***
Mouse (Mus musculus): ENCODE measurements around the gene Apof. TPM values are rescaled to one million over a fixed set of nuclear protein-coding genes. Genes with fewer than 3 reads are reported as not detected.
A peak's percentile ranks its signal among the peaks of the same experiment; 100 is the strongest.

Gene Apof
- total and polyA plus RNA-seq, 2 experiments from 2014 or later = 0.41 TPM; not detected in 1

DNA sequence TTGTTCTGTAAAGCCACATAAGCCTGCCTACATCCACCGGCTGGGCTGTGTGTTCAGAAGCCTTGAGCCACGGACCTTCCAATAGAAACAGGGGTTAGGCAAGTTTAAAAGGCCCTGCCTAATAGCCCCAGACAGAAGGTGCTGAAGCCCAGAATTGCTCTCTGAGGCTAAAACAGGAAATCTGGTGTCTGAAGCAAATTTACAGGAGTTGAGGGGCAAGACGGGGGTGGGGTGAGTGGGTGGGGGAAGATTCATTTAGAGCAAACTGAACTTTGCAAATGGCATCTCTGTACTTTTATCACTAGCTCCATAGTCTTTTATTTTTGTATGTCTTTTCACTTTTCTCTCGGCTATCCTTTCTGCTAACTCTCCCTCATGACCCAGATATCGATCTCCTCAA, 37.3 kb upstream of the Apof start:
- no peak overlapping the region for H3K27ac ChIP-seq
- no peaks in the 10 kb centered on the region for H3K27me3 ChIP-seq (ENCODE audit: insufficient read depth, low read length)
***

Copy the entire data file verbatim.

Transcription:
Mouse (Mus musculus): ENCODE measurements around the gene Apof. TPM values are rescaled to one million over a fixed set of nuclear protein-coding genes. Genes with fewer than 3 reads are reported as not detected.
A peak's percentile ranks its signal among the peaks of the same experiment; 100 is the strongest.

Gene Apof
- total and polyA plus RNA-seq, 2 experiments from 2014 or later = 0.41 TPM; not detected in 1

DNA sequence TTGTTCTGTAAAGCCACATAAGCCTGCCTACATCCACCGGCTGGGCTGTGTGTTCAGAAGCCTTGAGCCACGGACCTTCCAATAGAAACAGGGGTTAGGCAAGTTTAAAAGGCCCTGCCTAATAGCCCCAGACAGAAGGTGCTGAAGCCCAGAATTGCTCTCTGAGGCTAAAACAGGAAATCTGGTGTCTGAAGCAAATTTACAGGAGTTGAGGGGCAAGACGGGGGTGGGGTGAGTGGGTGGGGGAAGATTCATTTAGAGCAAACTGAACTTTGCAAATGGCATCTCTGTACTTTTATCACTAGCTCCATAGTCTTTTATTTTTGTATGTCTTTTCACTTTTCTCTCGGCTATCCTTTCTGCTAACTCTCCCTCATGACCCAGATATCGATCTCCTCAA, 37.3 kb upstream of the Apof start:
- no peak overlapping the region for H3K27ac ChIP-seq
- no peaks in the 10 kb centered on the region for H3K27me3 ChIP-seq (ENCODE audit: insufficient read depth, low read length)